As to subsection a.4, electronic equipment is not one of the listed types of property that are specifically covered by that section. (See Docket Nos. 187-1 at 20, 187-2 at 20). That subsection lists only: fire extinguishing equipment; outdoor furniture; floor coverings; and "[a]ppliances used for refrigerating, ventilating, cooking, dishwashing or laundering." (Id.). Moreover, the electronic equipment is also not "personal property used to maintain or service the building." (Id.). The terms "maintain" and "service" are not defined in the policies. (Docket Nos. 187-1; 187-2). However, both terms have general meanings, which are applicable here. See Canal Ins. Co., 435 F.3d at 435-36. "Maintain" means "[t]o care for (property) for purposes of operation productivity or appearance; to engage in general repair and upkeep." BLACK'S, "maintain", 4, supra; see also MERRIAMWEBSTER'S, supra at 749 (defining "maintain" as "to keep in an existing state (as of repair, efficiency, or validity)"). "Service" has a similar definition, which is, "to provide service to; to repair or perform maintenance for." MERRIAM-WEBSTER'S, supra at 1137. Thus, the general meaning of "personal property used to maintain or service the building" is personal property that is used to care for the building, continue the productivity of the building or to repair the building. The types of property specifically listed in subsection a.4 of the Policies (fire extinguishers, appliances, outdoor furniture and wall coverings) squarely fit within this definition. Plaintiff's equipment does not.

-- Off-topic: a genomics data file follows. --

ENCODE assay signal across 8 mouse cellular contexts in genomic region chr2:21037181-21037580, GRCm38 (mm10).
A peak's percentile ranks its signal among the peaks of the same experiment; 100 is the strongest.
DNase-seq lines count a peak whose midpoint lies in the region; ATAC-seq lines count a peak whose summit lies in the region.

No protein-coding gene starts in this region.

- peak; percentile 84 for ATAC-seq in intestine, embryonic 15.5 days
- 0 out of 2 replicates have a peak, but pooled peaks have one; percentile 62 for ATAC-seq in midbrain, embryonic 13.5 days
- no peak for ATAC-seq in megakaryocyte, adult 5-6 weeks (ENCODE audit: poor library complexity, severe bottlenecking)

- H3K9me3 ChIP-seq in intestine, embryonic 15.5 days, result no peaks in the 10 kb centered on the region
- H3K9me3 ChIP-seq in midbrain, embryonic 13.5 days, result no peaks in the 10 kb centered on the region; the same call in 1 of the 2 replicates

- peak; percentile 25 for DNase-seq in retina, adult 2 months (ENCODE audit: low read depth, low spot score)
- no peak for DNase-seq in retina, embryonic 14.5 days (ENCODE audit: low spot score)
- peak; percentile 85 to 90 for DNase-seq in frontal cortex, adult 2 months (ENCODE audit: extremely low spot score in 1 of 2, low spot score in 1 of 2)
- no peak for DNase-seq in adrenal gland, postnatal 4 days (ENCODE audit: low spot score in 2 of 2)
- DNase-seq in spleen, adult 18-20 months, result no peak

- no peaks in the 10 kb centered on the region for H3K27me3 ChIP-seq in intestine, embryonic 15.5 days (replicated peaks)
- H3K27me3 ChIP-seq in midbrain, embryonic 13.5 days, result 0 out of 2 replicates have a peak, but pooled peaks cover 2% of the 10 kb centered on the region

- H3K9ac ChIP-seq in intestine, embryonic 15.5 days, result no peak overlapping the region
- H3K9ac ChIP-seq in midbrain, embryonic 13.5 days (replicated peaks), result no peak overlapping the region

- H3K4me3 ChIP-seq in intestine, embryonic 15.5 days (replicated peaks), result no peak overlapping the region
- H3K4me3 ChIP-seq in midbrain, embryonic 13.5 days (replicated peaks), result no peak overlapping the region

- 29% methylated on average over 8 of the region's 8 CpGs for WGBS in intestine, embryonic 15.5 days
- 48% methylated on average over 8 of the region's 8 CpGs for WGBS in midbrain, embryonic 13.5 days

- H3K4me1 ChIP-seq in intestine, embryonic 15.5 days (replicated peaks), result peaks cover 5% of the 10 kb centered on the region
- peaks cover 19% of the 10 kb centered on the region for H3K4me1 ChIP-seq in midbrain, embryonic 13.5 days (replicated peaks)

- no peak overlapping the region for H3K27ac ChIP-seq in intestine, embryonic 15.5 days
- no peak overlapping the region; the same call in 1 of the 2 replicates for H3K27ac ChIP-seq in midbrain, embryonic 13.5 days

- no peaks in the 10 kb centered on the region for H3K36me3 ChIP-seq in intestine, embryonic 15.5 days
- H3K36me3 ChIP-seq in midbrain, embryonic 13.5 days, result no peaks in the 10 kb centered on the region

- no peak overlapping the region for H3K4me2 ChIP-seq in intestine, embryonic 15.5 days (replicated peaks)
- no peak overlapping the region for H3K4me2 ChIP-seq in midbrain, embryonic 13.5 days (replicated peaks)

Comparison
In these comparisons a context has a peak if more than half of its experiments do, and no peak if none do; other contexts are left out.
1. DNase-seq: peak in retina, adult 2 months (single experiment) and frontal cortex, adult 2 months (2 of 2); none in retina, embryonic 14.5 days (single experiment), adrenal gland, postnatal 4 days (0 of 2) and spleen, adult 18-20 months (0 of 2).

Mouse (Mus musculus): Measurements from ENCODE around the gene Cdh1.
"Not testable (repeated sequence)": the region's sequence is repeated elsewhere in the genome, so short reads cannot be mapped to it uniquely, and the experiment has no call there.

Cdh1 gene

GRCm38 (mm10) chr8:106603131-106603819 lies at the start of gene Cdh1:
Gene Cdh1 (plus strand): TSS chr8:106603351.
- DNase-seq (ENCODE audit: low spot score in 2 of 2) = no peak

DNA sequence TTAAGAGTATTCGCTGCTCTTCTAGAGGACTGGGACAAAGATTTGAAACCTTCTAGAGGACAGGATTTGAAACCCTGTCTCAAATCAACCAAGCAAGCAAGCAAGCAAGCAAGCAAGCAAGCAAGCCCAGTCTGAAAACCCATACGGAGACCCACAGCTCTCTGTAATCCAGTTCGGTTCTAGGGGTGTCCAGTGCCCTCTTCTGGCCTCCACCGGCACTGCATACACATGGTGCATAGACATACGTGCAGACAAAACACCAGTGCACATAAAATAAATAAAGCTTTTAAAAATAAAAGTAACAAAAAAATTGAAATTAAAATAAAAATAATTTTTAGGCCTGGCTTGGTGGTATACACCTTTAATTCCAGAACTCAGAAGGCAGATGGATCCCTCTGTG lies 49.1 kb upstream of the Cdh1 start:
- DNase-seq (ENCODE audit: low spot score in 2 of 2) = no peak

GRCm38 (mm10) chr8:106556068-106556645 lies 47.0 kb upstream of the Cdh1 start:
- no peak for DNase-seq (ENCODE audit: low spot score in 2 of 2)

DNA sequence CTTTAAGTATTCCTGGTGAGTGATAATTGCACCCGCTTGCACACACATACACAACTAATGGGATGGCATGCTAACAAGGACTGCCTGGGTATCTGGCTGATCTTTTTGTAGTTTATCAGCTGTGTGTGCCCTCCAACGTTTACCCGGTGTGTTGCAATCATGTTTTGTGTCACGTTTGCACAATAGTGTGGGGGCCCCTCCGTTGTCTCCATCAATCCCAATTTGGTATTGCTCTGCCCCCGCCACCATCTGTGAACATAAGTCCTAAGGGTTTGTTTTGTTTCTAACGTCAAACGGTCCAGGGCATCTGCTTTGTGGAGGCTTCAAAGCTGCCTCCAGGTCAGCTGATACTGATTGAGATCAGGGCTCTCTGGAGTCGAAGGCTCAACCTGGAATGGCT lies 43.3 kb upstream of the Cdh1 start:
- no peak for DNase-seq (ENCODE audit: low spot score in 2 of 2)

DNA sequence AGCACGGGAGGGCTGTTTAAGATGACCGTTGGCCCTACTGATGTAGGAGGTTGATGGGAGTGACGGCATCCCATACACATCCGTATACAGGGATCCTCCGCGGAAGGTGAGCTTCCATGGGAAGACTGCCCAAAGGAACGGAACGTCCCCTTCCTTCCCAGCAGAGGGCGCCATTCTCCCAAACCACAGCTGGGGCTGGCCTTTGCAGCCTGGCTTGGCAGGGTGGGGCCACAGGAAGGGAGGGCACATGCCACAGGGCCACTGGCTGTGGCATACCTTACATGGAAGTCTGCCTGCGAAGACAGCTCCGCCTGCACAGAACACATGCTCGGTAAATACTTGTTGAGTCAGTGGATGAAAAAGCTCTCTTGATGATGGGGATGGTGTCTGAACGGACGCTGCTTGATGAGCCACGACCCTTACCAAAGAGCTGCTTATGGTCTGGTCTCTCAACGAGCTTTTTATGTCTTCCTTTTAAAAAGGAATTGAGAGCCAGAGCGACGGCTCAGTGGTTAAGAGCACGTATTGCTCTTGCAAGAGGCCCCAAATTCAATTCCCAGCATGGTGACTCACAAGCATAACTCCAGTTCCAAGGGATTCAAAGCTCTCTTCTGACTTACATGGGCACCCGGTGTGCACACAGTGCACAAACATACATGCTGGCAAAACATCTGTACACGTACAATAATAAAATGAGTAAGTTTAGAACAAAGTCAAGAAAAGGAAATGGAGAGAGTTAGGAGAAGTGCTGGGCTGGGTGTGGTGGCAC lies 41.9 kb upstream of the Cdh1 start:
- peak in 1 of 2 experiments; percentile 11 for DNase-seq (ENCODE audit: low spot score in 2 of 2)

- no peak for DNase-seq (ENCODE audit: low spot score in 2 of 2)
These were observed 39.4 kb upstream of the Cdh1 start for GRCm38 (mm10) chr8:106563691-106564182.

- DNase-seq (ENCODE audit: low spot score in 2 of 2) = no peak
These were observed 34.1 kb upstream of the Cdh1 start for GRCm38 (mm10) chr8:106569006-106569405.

Plaintiff argues that his telephone and computer equipment provided "telephone and internet service" to the building. (Docket No. 223). However, he also testified that the equipment was intended to be used for business purposes, i.e., he intended to use it to operate his search engine business. (Docket No. 222-1 at 27, p. 106-07, at 52, p. 206). Because Plaintiff's electronic equipment was to be used for business purposes rather than used to service or maintain the building, his equipment is not covered by the Policies. See, e.g., American Resources Ins. Co. v. Palmer, Civ. A. No. 4:08-03314-RBH, 2010 WL 3282579, at *8 (D.S.C. Aug 19, 2010) (construing identical policy language and holding that "the Building coverage provision of the Policy covers personal property that is used to maintain or service the building as opposed to the furniture, fixtures, machinery, equipment, and other personal property owned and used in the business as contemplated by the Business Personal Property provision"); Ormond County Club v. James River Ins. Co., Civ. A. No. 06-11376, 2008 WL 859482, at *3 (E.D.La. Mar. 27, 2008) (construing similar language and holding that swimming pool pumps did not constitute "personal property" used to service or maintain the building); 10A COUCH ON INS. § 148:13 (2010) ("'Personal property' in this sense means property used for the insured's 'personal purposes' rather than for 'business purposes.' Both types of this 'personal property' also fall within the category of 'personal property' used to distinguish real property."). Moreover, much of Plaintiff's equipment was never installed in the building, therefore, the uninstalled property is clearly not covered under this section of the Policies. (See Docket No. 223 at 7). In sum, Plaintiff has failed to meet his burden to demonstrate that the Policies provide coverage for his electronic equipment under subsection a.4.